Daniel Jones was everything Joe Judge and the Giants have always believed he could be, and would be, in the franchise’s most desperate hour.
These are the do-or-die moments, these are the occasions, when the franchise quarterback is asked to show that he is the biggest fighter on your team, at a critical time when your reeling team needs to be lifted and carried to the finish line.
And so Daniel Jones’ blood turned cold when there was so much suffocating heat all around him, all this relentless ear-splitting noise trying to sabotage him.
Daniel Jones-Against-The-World, and Daniel Jones won.
On an afternoon that required mental toughness and poise in the noise from each and every Giant, Daniel Jones (28-for-40, career-high 402 yards, two touchdowns, one Hail Mary interception, 27 yards rushing) was the most mentally tough and poised of them all.
Down 11, 6 minutes 52 seconds remaining in regulation … and quite possibly the season.
It looked over.
Daniel Jones, a 27-21 OT winner, refused to let it be over.
Someone, anyone, needed to keep Joe Judge and the Giants from another 0-4 start.
Someone, anyone, needed to keep hope alive for a proud franchise that has been virtually hopeless since Super Bowl XLVI.
In another time at the Superdome, there was Lawrence Taylor willing his way through a torn shoulder and willing a depleted Giants team, missing Phil Simms, Harry Carson and Carl Banks, past the Saints one memorable December night in 1988.
This time it was Daniel Jones, without Sterling Shepard and Darius Slayton, throwing to Kadarius Toney, John Ross, Saquon Barkley and Evan Engram, and finally displaying a chemistry with Kenny Golladay that won’t have Golladay screaming at Jason Garrett anytime soon.
This time it was Daniel Jones, with help from Barkley, the twin faces of the franchise, who gave the Giants a belief that maybe, just maybe, you are not always what your record says you are.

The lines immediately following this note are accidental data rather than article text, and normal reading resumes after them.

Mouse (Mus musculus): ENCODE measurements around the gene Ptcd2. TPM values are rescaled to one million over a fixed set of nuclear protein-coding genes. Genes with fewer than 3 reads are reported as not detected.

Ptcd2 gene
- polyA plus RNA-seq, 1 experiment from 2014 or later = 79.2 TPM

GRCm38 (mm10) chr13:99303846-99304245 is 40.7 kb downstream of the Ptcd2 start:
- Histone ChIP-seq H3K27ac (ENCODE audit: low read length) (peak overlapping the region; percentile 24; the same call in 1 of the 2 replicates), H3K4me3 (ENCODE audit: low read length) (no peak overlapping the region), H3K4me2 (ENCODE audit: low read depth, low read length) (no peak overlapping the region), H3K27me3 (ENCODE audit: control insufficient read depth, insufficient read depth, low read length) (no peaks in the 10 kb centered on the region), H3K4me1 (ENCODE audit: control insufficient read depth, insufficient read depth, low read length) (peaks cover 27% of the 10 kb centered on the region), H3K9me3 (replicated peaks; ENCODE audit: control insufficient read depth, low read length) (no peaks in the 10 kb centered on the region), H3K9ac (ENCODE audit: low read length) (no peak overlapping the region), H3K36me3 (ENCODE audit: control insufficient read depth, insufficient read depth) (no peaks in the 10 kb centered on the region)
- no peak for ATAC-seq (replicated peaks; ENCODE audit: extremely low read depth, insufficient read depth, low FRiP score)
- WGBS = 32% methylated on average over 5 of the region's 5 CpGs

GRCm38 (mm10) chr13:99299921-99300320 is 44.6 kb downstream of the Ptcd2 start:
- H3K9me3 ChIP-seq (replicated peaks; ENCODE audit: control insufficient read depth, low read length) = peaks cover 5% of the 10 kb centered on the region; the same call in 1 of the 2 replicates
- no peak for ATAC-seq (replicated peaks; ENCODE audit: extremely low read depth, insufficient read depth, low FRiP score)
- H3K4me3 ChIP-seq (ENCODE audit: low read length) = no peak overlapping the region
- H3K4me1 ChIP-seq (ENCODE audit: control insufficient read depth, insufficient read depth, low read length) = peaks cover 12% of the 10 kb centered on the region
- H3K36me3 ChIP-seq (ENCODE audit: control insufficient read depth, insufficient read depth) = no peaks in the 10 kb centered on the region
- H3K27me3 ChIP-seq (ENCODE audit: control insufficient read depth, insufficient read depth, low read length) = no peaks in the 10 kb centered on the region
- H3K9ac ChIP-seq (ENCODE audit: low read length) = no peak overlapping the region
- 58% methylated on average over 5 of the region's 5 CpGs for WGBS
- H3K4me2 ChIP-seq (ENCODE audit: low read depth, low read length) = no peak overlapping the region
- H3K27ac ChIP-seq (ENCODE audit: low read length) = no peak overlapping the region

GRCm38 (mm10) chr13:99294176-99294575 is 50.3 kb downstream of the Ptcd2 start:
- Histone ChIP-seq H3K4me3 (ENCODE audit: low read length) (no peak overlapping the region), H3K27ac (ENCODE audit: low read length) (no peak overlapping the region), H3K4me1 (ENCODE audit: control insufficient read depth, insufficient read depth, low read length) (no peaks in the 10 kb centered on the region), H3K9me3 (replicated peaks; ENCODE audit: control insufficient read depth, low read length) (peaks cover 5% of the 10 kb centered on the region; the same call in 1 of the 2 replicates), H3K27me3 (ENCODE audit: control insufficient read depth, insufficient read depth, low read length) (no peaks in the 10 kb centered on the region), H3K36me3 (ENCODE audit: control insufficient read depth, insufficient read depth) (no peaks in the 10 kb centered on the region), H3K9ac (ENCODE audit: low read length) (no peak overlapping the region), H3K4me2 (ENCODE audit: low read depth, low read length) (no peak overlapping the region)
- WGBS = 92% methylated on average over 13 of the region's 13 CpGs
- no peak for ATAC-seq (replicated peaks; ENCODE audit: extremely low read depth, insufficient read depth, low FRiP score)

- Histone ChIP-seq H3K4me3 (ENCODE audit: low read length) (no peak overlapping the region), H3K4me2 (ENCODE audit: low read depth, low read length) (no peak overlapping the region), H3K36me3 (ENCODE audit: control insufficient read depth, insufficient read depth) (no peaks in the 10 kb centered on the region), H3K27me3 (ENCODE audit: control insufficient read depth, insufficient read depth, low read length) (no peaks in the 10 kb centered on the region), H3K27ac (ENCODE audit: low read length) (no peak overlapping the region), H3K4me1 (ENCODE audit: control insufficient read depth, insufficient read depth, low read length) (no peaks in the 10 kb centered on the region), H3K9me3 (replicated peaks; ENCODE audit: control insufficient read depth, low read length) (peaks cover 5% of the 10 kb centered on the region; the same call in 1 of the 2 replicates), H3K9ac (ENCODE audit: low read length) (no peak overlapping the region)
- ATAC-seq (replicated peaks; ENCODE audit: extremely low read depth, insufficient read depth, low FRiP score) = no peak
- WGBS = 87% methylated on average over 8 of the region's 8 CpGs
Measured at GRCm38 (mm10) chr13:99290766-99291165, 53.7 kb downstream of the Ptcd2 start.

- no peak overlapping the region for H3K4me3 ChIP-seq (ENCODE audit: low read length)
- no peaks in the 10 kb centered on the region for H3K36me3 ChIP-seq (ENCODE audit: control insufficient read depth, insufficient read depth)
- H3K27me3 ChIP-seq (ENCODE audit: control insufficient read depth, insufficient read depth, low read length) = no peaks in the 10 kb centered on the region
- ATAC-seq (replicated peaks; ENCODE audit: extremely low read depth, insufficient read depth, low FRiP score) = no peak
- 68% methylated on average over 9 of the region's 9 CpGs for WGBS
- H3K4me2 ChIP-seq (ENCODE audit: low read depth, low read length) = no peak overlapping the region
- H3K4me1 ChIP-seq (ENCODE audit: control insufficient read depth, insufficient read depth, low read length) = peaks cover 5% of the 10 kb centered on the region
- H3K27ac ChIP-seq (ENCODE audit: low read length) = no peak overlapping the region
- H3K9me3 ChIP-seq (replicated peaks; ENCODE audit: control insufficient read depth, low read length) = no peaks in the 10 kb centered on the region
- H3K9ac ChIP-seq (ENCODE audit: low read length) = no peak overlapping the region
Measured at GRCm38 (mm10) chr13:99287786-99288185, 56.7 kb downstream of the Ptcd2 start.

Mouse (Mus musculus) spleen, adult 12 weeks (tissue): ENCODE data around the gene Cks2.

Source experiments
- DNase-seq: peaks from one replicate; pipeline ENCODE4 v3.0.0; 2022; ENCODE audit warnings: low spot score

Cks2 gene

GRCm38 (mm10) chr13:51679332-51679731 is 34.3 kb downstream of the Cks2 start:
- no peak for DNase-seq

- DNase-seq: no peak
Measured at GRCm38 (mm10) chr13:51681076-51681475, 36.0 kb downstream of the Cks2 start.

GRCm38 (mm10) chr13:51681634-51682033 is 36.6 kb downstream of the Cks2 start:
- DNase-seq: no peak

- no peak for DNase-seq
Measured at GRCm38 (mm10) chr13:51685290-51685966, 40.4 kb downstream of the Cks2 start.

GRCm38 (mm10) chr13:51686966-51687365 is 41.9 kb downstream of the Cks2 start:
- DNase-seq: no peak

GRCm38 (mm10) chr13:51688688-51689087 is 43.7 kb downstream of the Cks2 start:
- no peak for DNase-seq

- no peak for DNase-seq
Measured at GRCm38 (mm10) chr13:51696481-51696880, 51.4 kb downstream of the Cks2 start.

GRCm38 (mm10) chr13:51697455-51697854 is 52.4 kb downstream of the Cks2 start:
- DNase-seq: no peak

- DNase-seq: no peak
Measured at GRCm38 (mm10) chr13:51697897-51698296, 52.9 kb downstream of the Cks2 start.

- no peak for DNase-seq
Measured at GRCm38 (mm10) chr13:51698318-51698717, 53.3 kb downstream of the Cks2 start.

The 1-3 New York Football Giants: Saint Dead Yet.
Giants fans: Feel free to pick up those trash cans you kicked over last week.
Daniel Jones came of age on Sunday, saved a season, and may have launched one as well with the Cowboys next on the road.
“Hopefully we can build off of it, and that’s the goal is to use the momentum as we prepare for next week,” Jones said.
He turned chaos into order, took what they gave him and distributed the ball like a point guard and even took what he wanted, too.
Judge, asked if this was a franchise-quarterback performance by Jones, said: “Look, I love Daniel, he had a heckuva game today. I’m not gonna go ahead and start making broad-picture statements and headline-type things … as I’ve said consistently, Daniel Jones is our quarterback. However you want to label that and go forward with that, you guys can put that in the paper, but, look, I’m very proud of how this guy came down here, prepared throughout the week, and the performance he had on the field today in that environment against that defense.”
It was overtime now, and Jabrill Peppers called heads, and it was heads, and Peppers screamed: “BOOM. We want that ball. F— ’em!”
And this is when Daniel Jones gave New York flashbacks of the young Eli Manning in crunch time … Easy D instead of Easy E in the Big Easy: 5-for-5 for 57 of the requisite 75 yards to win it. It included a second-and-14 screen to Barkley for 18 yards and a 23-yard strike to Golladay on third-and-5 at the New Orleans 29 against a busted coverage to position Barkley’s 6-yard game-winning score. The Giants could have played for the field goal. They played to win instead. Asked about the throw to Golladay, Jones said: “We wanted to take a shot.”
Judge: “He was consistently able to find open receivers, make good, accurate throws and the right decisions right there. You don’t have to go out there and go ahead and force the game, you just gotta go out there and make the plays that are in front of you.”
Jones had found Barkley, lined up wide left, with a 54-yard TD pass that brought the Giants within 21-16, and then ran in the two-point conversion himself.
“They gave us an opportunity there,” Jones said, “so it’s about taking it. I think in those situations, it’s about trusting what we do, staying true to that, and knowing that someone’s gonna step up and make a play. Saquon did a great job there.”
When Big Blue gave it back to him at the 11 with 3:01 and two timeouts left, Jones found Golladay on third-and-7 from the New Orleans 38 and Golladay shed Malcolm Jenkins for a 28-yard gain that set up the field goal when Judge played for the tie with Barkley up the middle on third-and-10.
Garrett, except for an early end-around to Engram from the New Orleans 2, stepped up. The offensive line held up. Toney’s twitchy suddenness was eye-opening. The defense made a stand when a stand was needed. Barkley looks more and more like pre-surgical Barkley.
Saint Dead Yet.
Asked if Jones had put the team on his shoulder, Judge preferred to put his entire team on the team’s shoulders. But acknowledged: “Obviously that guy touches the ball every play, right? So obviously, he’s the guy that’s gotta be most consistent with performance because every play he does it.”
Daniel Jones walked through what looked and sounded like the valley of the shadow of death, and never blinked.